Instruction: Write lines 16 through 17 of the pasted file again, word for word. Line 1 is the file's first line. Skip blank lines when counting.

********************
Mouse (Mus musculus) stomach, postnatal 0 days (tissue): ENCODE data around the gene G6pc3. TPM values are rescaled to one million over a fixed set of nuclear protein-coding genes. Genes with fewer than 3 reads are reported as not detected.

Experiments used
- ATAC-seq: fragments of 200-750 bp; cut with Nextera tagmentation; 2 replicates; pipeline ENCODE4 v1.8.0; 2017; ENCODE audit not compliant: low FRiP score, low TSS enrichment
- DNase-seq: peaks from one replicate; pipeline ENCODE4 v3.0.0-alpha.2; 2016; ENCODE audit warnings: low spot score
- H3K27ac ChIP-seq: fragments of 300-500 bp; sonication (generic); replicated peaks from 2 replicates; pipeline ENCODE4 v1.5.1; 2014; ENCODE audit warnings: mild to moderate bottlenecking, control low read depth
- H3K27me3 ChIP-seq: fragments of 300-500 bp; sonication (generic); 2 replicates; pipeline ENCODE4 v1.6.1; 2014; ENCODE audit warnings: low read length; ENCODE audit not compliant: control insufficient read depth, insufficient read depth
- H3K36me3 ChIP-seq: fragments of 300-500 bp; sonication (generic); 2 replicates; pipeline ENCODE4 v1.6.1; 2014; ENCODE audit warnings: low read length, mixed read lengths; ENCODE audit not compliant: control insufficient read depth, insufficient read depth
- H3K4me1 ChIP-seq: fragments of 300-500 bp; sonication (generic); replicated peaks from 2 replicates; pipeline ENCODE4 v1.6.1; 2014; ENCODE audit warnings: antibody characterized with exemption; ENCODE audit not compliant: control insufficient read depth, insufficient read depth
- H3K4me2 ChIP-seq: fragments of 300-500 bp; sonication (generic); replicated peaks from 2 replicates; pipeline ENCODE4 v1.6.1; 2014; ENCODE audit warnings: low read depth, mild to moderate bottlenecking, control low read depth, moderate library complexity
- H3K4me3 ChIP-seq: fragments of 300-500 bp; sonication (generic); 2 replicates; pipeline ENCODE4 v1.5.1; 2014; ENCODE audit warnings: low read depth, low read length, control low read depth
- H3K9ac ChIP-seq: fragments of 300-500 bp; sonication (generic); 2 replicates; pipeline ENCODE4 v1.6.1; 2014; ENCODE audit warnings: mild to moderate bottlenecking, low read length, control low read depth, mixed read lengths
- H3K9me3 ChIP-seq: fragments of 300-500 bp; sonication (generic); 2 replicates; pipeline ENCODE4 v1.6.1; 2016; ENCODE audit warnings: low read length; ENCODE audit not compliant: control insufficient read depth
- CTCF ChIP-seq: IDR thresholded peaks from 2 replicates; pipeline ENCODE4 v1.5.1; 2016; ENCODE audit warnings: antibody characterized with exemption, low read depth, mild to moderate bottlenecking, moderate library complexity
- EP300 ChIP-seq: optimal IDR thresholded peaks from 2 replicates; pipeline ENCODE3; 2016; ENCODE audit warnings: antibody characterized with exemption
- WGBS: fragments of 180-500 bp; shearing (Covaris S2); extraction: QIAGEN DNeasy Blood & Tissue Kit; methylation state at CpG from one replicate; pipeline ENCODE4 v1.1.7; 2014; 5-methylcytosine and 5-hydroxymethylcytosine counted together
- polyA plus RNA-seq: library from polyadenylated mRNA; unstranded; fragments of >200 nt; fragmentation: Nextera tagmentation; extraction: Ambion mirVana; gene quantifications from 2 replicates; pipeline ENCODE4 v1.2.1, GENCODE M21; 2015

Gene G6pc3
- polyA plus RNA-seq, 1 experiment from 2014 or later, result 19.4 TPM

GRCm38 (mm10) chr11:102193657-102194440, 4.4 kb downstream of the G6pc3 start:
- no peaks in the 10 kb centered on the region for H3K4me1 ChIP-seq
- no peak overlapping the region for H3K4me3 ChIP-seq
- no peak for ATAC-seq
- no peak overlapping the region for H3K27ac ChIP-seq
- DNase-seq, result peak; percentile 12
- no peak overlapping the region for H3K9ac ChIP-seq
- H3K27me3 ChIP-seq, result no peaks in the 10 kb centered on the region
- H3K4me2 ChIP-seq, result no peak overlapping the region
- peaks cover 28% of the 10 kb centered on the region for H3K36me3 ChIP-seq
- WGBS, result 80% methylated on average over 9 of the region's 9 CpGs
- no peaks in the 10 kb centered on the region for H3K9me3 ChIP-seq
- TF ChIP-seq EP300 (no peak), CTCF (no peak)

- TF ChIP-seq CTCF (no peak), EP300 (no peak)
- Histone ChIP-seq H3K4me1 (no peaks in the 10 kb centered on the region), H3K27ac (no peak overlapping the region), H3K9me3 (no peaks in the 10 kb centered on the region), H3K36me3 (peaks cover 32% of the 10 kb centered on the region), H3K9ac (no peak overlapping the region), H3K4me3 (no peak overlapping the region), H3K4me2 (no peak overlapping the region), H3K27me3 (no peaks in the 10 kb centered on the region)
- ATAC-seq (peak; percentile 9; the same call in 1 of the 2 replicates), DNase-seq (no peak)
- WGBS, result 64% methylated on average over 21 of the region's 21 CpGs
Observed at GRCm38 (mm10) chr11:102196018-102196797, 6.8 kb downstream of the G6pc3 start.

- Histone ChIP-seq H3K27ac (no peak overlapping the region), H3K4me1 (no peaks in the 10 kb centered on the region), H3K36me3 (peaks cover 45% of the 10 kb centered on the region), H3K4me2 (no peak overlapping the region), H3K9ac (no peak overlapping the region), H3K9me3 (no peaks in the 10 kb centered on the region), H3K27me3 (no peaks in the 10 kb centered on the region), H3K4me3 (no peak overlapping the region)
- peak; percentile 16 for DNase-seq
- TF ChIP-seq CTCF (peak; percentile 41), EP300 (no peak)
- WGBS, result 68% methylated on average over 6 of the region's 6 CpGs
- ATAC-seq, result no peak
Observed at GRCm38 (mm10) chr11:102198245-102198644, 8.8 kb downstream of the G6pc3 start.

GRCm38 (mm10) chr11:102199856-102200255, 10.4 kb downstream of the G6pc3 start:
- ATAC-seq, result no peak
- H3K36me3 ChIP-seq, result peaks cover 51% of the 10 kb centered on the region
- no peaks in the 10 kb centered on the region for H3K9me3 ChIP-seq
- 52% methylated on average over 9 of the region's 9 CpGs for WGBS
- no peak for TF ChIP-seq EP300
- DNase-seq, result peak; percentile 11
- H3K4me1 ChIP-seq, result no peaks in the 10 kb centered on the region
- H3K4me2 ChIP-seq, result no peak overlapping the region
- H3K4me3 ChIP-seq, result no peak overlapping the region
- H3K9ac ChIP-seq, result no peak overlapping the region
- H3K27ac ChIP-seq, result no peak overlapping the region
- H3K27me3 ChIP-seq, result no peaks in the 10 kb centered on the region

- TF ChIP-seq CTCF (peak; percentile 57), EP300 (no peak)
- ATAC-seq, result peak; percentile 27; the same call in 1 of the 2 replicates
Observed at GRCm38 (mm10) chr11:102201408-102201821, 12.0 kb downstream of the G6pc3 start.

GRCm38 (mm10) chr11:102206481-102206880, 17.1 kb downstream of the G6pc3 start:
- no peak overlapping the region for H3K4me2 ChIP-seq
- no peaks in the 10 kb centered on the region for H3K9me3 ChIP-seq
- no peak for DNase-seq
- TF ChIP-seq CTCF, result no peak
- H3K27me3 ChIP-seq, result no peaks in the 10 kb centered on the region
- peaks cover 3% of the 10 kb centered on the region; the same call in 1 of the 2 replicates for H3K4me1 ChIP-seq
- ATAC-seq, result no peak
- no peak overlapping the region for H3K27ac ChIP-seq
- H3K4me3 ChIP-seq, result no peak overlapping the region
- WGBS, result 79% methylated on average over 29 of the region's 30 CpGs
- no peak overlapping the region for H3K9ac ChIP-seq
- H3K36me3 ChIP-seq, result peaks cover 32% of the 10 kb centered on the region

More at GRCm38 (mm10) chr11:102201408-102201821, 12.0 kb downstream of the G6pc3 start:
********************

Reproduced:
- polyA plus RNA-seq: library from polyadenylated mRNA; unstranded; fragments of >200 nt; fragmentation: Nextera tagmentation; extraction: Ambion mirVana; gene quantifications from 2 replicates; pipeline ENCODE4 v1.2.1, GENCODE M21; 2015

Gene G6pc3